How to help young people with autism stay on in education after school

The transition between school and further education can be difficult for young people with learning difficulties. Teenagers at school via l i g h t p o e t/www.shutterstock.com

Fewer than one in four young people with autism continue their education after school. Too often, colleges and universities are just not equipped or well-enough prepared to support young people with autism to move into further or higher education. There are also problems with their transition from school. Even where schools do provide support for young people with autism, there are often few links between schools and colleges to help a young person on to the next stage of his or her education.

However, a new law that came into force in 2014 enshrined the right of young people with special educational needs and disabilities to get support in education and training up until the age of 25. The education, health and care plan for young people, introduced by the Children’s and Families Act 2014 also provided for each young person to receive a personal budget for that support. Local authorities are obliged to ensure that the amount of direct payments allocated to each young person is sufficient to secure their agreed provision of education.

As a result of these changes to the law, further education colleges are required to accept new responsibilities relating to education for young people with special educational needs and disabilities. To help colleges prepare for changes relating to young people with autism, the Department for Education commissioned the autism charity, Ambitious about Autism, to run a programme aimed at improving educational opportunities for young people with autism after they leave school.

Helping young people choose their next step. Autism via Constantin Stanciu/www.shutterstock.com

The Finished at School programme ran from April 2013 until March 2015. Working with its partners, Nasen, and the Association of Colleges, the charity built upon its earlier campaign for better educational opportunities for young people with autism. The 110 young people involved in the programme all had a diagnosis of autism that was “complex”, meaning that it was associated with other learning difficulties. The young people were between the ages of 14 and 19, and were all preparing to make a transition in their education at the end of Years 11 or 13.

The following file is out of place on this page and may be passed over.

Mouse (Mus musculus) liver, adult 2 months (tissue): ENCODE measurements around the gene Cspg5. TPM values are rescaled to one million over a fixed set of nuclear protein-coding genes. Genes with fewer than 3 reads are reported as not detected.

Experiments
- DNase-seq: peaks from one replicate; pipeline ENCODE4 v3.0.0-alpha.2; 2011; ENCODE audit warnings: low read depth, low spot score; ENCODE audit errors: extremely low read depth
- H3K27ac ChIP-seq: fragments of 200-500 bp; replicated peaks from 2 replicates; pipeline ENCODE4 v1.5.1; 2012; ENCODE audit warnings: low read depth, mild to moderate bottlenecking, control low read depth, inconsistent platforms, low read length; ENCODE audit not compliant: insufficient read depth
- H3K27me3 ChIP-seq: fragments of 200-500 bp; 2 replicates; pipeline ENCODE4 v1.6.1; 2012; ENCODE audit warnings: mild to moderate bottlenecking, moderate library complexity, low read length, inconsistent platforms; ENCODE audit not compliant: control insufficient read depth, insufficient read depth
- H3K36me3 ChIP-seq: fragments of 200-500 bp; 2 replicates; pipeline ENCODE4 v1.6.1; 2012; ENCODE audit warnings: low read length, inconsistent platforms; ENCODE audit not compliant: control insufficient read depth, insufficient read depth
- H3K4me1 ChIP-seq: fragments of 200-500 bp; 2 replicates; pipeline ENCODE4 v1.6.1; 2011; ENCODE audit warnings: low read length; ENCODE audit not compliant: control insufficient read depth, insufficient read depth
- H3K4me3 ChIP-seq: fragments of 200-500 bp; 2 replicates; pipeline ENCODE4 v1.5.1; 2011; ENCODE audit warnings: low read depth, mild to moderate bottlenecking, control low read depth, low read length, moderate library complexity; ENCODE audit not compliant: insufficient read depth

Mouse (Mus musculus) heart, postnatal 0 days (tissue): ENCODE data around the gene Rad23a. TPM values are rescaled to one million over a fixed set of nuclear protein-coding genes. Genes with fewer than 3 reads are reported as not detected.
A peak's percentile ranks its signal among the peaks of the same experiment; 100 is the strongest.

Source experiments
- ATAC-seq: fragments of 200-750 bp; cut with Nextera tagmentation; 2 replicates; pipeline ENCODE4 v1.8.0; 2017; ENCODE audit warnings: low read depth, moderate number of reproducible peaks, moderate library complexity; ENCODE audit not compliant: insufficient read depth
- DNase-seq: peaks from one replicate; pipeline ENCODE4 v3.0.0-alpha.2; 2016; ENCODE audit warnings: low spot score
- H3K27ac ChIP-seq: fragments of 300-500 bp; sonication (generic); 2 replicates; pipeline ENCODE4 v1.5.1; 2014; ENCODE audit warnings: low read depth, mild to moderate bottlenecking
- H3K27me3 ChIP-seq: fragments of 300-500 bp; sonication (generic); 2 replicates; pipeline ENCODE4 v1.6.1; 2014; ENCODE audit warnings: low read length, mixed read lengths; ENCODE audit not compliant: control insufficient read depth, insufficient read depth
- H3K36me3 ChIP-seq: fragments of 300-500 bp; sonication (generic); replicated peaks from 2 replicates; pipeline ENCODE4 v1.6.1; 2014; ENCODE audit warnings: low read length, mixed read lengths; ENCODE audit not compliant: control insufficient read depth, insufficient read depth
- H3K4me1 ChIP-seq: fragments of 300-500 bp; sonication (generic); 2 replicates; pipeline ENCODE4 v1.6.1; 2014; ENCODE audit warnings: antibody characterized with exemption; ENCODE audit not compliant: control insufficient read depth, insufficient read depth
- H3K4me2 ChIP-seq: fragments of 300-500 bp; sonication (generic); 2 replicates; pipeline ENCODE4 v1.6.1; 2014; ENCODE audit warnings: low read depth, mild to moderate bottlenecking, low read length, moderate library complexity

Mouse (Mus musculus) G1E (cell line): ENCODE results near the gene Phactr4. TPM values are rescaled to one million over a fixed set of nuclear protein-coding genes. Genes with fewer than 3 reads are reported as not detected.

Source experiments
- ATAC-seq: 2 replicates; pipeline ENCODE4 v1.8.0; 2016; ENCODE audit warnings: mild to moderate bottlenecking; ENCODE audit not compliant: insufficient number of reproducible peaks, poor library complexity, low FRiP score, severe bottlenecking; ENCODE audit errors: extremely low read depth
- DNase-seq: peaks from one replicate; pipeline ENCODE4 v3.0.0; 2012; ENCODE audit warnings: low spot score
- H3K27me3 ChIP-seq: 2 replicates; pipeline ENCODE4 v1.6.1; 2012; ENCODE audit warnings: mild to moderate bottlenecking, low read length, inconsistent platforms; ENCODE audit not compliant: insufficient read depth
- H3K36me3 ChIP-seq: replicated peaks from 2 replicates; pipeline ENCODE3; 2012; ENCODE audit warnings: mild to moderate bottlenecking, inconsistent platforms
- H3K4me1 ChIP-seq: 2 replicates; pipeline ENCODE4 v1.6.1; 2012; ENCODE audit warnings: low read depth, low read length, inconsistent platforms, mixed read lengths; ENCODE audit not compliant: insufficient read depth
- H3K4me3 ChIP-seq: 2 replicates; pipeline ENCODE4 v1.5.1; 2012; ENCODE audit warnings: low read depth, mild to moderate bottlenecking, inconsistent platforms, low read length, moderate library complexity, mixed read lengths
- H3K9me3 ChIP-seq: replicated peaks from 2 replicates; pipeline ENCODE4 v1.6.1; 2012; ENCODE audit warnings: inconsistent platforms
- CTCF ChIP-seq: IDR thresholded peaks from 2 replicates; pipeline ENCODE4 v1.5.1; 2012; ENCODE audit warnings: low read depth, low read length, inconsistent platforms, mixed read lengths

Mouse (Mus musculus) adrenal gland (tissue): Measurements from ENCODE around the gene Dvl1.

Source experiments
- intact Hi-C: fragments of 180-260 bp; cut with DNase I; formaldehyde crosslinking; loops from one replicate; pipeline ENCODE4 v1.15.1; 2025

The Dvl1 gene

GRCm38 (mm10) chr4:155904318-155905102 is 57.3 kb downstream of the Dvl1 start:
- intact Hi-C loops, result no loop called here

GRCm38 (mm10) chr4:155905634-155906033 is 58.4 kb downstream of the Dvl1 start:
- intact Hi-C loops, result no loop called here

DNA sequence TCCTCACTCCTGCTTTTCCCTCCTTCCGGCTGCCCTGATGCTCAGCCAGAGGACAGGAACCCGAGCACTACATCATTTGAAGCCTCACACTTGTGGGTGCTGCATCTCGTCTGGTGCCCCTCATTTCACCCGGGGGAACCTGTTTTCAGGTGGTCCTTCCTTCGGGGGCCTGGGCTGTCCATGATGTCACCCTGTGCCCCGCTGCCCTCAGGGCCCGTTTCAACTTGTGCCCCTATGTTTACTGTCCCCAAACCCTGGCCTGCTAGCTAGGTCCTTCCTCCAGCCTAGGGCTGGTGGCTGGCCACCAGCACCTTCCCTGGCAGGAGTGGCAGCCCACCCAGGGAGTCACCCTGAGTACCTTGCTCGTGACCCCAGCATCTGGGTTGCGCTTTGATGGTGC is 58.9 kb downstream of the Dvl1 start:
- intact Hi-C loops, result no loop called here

Finished at School involved four college hubs, each working with three local partner secondary schools to support the young people with autism to make a successful transition to education after school – be that university or a further education college.

Making a successful transition

The programme was evaluated by our team from the Centre for Educational Development, Appraisal and Research at the University of Warwick. The evaluation collected data from school, college, and local authority staff, along with the young people with autism, their parents and carers, and the final report had some very positive findings.

Of the 110 young people involved in the programme, all 45 who left school at the end of the 2014 summer term made successful transitions to continued education, with 34 of them progressing to general further education colleges. In addition, four made successful transitions to specialist further education colleges, and seven to school sixth forms. The rest of the 110 young people will make their transitions in the coming years.

The young people who took part in the evaluation gave accounts of how good transition planning under the programme had helped them take up new opportunities. One young person with anxiety issues explained:

The college link with my school helped a lot, and the taster days too. I came to the college every Thursday, and that was good. The taster days gave us an impression of what they do. I wanted to see what site I wanted to be in. I decided to come to this site because it’s more, like, calm. It’s very small, and it’s very calm and everyone is just really nice.

Young people at the centre of the decision

Another important success came with a three-day training programme for college and school staff involved with supporting the young people’s transition to college. The core of the training focused on an approach that recognised that what matters most is the young person’s voice about their own future and needs. The training proved to be highly valued by staff.

The programme also helped improve and extend local partnerships using the project hubs. These, in turn, were linked in to pre-existing strategic planning forums and partnership boards with roles in provision and support for young people with autism. At the college level, all the participating colleges also amended their strategic plans to write in support for learners with autism.

More can be definitely be done to support young people with autism as they make choices about what to do after school. The programme demonstrated that along with appropriate support, locally-coordinated transition plans that put young people with autism at the centre means many more young people with autism, including complex autism, can access local college life successfully.